Any carrier material which can be formed into a flexible film and which is pharmaceutically acceptable can be used as the plastic carrier material. A carrier which has been manufactured as a gauze is preferably used; the preferred material is nylon 6.6, although other plastics can also be used. The gauze suitably has a distance between the fibres of 40-100 mμ, preferably 60 mμ, and a fibre thickness of 20-50 mμ, preferably about 30 mμ. An example of this is a fine silkscreen sieve material, which is commonly used in bandaging.
 The invention also relates to an expandable intravascular stent, which is obtained using a plastic film material according to the invention, as described above.
 The invention is illustrated in greater detail by means of the following examples.
 A monomer mixture was formed, consisting of the following components:
 a) 150 parts by weight of epoxy acrylate (Actilane 320GP30, AKZO Nobel)
 b) 10 parts by weight of photo-initiator (Irgacure 369, Ciba-Geigy AG), and
 c) 150 parts by weight of dipentaerythritol pentaacrylate (Photocure SR 399, Cray Valley)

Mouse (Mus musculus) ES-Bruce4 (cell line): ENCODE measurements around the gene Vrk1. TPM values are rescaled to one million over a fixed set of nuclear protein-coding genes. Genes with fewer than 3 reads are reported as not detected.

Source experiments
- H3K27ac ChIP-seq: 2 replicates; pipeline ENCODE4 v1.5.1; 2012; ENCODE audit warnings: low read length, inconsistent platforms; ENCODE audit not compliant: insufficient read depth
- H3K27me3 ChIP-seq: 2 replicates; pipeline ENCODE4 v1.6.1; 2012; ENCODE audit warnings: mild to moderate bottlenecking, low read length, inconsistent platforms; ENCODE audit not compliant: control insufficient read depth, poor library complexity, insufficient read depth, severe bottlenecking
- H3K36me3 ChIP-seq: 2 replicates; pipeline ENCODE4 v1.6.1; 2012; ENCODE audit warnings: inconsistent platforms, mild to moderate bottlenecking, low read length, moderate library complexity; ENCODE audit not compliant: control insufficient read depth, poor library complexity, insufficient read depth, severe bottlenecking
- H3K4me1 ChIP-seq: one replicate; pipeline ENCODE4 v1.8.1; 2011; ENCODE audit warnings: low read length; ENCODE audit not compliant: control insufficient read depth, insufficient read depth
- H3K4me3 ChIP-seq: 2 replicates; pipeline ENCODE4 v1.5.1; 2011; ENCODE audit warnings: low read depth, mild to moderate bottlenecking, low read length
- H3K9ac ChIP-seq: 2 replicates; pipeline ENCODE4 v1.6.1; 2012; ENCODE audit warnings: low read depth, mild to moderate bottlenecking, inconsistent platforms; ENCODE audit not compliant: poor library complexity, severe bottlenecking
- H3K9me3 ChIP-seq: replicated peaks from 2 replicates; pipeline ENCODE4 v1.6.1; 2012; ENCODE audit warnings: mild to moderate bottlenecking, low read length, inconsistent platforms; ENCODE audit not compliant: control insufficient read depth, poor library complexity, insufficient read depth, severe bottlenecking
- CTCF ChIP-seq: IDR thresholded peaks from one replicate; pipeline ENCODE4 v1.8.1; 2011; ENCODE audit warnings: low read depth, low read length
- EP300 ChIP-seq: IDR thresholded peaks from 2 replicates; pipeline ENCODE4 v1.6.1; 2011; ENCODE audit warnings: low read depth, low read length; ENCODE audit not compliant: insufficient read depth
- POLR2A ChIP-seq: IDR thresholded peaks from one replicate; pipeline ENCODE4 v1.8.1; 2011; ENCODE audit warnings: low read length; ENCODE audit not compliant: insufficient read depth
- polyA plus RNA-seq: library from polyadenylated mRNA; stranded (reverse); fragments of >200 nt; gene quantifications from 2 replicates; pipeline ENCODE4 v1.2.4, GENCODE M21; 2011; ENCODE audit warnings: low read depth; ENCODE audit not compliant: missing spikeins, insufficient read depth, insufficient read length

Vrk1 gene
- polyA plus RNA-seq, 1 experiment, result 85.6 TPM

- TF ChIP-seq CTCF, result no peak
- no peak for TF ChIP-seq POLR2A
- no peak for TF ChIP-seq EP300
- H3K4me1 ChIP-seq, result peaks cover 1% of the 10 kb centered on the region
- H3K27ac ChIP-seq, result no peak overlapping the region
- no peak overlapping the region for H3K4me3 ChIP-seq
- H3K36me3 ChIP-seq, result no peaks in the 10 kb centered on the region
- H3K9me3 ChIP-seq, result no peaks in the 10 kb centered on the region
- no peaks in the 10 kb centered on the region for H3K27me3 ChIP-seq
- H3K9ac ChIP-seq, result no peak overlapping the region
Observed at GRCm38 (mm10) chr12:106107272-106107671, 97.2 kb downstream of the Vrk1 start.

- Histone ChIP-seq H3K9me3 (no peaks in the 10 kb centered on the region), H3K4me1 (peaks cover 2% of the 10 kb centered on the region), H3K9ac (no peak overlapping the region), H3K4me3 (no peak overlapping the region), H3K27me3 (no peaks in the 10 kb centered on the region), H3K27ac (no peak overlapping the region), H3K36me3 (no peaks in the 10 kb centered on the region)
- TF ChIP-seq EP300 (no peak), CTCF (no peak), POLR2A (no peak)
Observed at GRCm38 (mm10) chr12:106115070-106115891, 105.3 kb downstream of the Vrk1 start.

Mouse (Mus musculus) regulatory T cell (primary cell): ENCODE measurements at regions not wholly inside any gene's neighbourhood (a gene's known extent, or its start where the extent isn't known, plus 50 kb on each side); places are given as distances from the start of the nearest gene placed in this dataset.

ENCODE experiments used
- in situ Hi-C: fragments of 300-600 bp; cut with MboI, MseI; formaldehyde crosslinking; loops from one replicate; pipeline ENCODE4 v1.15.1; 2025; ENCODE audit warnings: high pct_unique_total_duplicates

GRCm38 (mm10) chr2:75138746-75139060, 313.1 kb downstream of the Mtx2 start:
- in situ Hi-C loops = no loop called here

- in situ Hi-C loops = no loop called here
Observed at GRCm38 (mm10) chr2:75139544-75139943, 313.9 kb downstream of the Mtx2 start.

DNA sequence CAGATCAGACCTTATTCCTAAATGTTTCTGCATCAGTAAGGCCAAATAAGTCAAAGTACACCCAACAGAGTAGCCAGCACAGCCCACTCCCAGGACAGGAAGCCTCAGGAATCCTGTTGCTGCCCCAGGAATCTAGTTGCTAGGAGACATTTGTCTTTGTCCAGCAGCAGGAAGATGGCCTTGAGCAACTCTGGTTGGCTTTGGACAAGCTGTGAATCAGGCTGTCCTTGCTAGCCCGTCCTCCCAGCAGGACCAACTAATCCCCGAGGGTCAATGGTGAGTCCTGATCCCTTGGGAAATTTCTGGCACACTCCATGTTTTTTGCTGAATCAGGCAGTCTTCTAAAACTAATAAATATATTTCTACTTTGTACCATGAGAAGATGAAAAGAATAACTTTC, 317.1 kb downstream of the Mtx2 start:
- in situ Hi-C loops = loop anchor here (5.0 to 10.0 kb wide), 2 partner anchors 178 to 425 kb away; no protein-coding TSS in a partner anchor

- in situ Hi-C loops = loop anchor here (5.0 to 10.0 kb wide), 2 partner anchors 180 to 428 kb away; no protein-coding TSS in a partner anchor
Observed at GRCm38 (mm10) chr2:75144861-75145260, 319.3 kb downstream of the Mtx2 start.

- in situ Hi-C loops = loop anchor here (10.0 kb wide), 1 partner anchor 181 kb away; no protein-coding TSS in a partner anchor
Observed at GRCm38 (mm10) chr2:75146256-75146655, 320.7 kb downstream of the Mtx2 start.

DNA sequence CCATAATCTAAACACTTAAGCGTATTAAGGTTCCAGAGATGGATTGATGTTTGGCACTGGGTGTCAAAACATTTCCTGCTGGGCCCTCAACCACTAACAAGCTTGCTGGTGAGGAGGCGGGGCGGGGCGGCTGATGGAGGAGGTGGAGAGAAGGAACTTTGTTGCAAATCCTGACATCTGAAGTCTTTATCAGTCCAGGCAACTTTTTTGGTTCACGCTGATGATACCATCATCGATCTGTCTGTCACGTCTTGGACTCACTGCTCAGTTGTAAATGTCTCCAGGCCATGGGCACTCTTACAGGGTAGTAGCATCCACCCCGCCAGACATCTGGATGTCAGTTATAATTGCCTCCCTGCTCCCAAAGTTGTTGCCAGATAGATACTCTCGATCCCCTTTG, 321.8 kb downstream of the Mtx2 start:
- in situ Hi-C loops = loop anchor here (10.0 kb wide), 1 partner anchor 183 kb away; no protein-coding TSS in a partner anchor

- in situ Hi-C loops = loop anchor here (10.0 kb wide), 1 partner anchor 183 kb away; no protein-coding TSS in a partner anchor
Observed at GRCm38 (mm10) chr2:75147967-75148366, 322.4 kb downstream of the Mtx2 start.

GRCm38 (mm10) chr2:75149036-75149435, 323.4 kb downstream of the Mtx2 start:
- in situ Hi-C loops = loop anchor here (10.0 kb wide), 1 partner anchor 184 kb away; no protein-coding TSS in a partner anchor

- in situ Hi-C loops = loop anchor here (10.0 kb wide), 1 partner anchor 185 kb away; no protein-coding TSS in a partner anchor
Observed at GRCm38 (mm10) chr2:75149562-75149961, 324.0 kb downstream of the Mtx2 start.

by dissolving component b) in component a), with slight heating (to about 80° C.). Component c) was then incorporated into the still warm mixture, while stirring. After the whole mixture formed a homogeneous whole, it was ready for manufacture of a stent.
 40 parts by weight of the mixture prepared in Example 1 was thoroughly mixed with 30 parts by weight of a polyurethane solution in dimethylacetamide (Chronoflex AR, a product consisting of 60% by weight polyurethane/40% acetamide, available commercially from Cardio Tech. Int. Inc., USA) and was applied with the aid of a doctor blade to a nylon 6.6 gauze commonly used in bandaging, in a quantity of 7 g of resin mixture to 3 g of gauze material.
 The gauze material so coated and impregnated was cut into portions of 10×19 mm, and these portions were wrapped on a rod with a diameter of 3 mm, forming cases. These cases were dried in a vacuum oven at 80° C. for 5 min, and then for some time at 140° C. and under vacuum until all the dimethylacetamide had disappeared.
 In this way, UV curable stents of 3×10 mm were obtained which could easily be rolled up and unrolled again without damage to the synthetic resin layer applied. Curing of the synthetic resin layer was achieved within 2 sec by exposure to a LTV lamp.